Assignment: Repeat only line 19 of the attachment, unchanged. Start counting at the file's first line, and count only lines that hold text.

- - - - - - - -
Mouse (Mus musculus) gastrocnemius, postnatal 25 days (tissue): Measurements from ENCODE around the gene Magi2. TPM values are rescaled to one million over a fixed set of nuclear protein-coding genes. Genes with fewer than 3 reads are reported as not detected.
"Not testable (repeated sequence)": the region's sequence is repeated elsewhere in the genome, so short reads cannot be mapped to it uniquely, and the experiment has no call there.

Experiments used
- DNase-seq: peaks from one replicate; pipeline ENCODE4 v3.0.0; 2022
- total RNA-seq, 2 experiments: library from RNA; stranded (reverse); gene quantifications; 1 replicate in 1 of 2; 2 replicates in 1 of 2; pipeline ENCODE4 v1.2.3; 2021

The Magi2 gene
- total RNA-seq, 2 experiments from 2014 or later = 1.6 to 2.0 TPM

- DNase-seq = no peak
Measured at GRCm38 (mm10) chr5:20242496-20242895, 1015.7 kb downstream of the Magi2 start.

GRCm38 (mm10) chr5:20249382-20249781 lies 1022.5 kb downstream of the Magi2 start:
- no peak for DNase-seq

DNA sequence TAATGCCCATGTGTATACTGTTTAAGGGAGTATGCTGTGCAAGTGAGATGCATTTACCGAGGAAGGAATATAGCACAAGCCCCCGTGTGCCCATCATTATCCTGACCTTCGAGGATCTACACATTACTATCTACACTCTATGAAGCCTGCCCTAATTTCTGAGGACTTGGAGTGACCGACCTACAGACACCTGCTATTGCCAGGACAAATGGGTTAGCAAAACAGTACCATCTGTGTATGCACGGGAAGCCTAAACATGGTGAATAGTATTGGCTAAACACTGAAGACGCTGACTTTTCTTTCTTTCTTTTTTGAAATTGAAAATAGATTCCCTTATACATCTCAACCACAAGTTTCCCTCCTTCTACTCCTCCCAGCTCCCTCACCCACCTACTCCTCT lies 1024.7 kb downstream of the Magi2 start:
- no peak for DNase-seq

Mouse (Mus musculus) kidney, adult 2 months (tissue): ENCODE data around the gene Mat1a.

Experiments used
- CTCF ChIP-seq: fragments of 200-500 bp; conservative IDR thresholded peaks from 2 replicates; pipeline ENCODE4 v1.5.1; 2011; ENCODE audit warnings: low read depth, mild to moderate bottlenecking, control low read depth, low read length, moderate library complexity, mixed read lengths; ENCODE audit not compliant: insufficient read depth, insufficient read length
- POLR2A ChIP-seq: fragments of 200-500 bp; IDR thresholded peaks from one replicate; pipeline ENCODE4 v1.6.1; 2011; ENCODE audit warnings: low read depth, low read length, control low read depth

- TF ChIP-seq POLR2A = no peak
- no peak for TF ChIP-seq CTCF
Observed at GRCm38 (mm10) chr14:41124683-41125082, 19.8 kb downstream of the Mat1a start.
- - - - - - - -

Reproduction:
- no peak for TF ChIP-seq CTCF